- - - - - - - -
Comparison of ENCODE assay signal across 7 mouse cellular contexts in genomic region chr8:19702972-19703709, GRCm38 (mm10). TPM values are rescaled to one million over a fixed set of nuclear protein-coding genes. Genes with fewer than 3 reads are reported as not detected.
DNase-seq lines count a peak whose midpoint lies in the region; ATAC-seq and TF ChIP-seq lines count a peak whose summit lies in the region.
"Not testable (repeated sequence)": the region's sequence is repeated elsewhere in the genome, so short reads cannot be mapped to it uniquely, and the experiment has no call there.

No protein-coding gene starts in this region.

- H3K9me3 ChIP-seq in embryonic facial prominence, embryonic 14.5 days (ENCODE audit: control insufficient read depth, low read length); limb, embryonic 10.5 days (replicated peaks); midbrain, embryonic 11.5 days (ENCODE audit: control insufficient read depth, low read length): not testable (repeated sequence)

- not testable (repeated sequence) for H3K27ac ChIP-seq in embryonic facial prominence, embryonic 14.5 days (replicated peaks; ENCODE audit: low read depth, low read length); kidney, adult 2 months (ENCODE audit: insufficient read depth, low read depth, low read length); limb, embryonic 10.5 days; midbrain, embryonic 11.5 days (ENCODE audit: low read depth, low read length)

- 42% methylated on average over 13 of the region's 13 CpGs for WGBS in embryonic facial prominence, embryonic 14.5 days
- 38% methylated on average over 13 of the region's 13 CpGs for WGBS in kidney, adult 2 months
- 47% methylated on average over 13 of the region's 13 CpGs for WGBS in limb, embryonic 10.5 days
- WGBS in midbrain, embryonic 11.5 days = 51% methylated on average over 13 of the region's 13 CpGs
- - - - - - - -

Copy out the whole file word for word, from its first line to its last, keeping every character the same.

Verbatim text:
Comparison of ENCODE assay signal across 7 mouse cellular contexts in genomic region chr8:19702972-19703709, GRCm38 (mm10). TPM values are rescaled to one million over a fixed set of nuclear protein-coding genes. Genes with fewer than 3 reads are reported as not detected.
DNase-seq lines count a peak whose midpoint lies in the region; ATAC-seq and TF ChIP-seq lines count a peak whose summit lies in the region.
"Not testable (repeated sequence)": the region's sequence is repeated elsewhere in the genome, so short reads cannot be mapped to it uniquely, and the experiment has no call there.

No protein-coding gene starts in this region.

- H3K9me3 ChIP-seq in embryonic facial prominence, embryonic 14.5 days (ENCODE audit: control insufficient read depth, low read length); limb, embryonic 10.5 days (replicated peaks); midbrain, embryonic 11.5 days (ENCODE audit: control insufficient read depth, low read length): not testable (repeated sequence)

- not testable (repeated sequence) for H3K27ac ChIP-seq in embryonic facial prominence, embryonic 14.5 days (replicated peaks; ENCODE audit: low read depth, low read length); kidney, adult 2 months (ENCODE audit: insufficient read depth, low read depth, low read length); limb, embryonic 10.5 days; midbrain, embryonic 11.5 days (ENCODE audit: low read depth, low read length)

- 42% methylated on average over 13 of the region's 13 CpGs for WGBS in embryonic facial prominence, embryonic 14.5 days
- 38% methylated on average over 13 of the region's 13 CpGs for WGBS in kidney, adult 2 months
- 47% methylated on average over 13 of the region's 13 CpGs for WGBS in limb, embryonic 10.5 days
- WGBS in midbrain, embryonic 11.5 days = 51% methylated on average over 13 of the region's 13 CpGs